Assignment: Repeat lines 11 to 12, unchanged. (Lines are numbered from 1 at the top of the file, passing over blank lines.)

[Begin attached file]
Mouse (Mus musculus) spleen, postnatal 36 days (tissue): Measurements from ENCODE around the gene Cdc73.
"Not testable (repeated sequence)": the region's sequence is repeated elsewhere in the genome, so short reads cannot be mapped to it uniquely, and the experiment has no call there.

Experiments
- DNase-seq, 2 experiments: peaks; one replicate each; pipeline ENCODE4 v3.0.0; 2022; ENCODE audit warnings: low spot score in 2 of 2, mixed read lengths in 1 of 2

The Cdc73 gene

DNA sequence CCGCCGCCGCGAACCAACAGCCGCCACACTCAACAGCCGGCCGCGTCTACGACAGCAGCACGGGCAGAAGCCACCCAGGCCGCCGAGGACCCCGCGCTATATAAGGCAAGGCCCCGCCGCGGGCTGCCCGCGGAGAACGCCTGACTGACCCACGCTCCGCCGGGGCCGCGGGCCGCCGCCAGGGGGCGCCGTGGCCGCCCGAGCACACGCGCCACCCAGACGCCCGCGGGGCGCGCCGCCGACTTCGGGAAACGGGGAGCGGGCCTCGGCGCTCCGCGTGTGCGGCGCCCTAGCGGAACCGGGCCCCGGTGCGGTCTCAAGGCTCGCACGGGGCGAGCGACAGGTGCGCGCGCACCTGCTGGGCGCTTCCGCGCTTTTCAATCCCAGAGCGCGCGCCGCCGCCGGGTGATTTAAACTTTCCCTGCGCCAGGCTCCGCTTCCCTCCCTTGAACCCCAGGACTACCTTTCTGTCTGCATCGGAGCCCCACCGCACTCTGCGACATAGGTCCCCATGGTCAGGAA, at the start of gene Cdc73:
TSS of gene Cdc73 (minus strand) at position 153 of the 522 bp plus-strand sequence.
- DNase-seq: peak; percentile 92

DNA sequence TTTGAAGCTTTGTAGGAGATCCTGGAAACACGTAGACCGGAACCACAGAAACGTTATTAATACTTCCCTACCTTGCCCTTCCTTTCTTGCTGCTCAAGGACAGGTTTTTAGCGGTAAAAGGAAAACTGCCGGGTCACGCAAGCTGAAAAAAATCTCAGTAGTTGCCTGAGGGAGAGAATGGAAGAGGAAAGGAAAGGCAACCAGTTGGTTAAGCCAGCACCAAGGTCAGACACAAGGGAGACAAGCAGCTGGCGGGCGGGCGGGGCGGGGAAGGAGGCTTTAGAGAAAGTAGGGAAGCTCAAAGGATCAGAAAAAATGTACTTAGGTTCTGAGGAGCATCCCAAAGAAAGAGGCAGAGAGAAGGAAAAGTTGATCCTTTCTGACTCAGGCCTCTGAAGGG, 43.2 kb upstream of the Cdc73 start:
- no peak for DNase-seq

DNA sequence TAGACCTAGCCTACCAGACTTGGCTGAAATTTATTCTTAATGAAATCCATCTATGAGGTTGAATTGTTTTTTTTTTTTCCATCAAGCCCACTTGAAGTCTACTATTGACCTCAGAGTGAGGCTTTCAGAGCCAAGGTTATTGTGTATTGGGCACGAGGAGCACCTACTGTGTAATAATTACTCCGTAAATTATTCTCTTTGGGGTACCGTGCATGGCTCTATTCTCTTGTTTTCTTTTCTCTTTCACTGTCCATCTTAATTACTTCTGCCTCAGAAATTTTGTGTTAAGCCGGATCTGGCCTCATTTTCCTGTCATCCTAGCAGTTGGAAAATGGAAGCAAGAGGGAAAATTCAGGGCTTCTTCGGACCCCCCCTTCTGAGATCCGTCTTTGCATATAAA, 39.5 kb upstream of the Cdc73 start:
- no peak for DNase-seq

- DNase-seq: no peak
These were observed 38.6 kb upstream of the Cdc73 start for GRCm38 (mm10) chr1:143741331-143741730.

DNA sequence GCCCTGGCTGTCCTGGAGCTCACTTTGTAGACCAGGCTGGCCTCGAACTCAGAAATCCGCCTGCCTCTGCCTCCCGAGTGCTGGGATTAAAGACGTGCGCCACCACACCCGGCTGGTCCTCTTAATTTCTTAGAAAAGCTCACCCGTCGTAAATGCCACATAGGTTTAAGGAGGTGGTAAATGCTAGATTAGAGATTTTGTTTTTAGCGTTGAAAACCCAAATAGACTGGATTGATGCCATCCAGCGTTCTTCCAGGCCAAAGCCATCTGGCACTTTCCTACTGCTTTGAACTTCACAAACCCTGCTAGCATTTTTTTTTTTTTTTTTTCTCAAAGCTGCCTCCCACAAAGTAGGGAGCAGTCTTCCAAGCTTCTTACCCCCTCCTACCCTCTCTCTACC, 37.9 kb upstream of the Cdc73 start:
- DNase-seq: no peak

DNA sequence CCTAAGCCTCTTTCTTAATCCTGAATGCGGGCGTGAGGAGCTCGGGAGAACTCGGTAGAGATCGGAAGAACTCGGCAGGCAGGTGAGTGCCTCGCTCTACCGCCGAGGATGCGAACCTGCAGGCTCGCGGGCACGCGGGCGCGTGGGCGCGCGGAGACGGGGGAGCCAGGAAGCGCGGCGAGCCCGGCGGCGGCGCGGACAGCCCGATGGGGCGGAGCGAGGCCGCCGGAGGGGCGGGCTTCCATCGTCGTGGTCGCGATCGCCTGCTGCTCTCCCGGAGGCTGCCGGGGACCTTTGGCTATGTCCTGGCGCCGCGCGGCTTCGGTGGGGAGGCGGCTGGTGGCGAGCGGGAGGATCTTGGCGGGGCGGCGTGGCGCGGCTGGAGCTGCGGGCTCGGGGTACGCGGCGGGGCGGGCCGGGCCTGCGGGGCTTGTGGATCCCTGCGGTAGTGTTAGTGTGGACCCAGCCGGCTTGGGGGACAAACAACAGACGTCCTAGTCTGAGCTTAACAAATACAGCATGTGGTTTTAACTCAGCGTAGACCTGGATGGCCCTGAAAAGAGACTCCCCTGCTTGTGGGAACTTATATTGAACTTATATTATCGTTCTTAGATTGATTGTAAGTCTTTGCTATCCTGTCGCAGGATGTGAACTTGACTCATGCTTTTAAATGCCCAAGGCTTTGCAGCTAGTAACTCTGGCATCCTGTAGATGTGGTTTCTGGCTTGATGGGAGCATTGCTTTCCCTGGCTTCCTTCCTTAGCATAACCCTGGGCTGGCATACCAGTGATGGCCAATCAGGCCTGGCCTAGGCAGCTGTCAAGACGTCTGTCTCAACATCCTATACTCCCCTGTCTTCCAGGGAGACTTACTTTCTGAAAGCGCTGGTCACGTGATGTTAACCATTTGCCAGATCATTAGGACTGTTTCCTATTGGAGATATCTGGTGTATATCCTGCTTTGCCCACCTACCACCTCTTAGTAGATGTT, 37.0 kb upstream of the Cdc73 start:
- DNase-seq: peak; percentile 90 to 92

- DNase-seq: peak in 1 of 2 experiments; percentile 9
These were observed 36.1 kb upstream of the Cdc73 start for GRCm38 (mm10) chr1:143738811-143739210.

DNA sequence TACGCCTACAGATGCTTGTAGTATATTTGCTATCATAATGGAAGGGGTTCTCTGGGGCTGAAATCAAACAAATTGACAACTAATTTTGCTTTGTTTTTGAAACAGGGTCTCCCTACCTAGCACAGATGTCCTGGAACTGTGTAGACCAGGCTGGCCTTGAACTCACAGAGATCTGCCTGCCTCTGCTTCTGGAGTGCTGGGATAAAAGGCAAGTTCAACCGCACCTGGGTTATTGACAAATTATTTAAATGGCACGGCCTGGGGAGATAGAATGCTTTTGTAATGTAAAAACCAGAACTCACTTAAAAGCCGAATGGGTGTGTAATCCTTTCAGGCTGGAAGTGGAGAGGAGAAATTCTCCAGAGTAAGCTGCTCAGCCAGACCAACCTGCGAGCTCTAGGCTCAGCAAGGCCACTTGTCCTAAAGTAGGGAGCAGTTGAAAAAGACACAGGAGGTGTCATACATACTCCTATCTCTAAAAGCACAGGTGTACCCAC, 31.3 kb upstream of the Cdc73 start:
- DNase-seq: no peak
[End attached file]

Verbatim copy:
DNA sequence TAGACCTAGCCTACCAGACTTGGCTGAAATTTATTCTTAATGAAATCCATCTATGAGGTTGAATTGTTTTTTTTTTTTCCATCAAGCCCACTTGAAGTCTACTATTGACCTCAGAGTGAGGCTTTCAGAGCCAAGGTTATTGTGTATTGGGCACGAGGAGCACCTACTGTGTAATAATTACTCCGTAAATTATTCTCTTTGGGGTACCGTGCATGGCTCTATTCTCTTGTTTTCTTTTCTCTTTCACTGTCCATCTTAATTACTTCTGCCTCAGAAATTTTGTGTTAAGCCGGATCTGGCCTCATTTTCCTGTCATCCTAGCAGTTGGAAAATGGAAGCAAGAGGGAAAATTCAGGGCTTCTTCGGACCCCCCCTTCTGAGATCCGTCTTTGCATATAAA, 39.5 kb upstream of the Cdc73 start:
- no peak for DNase-seq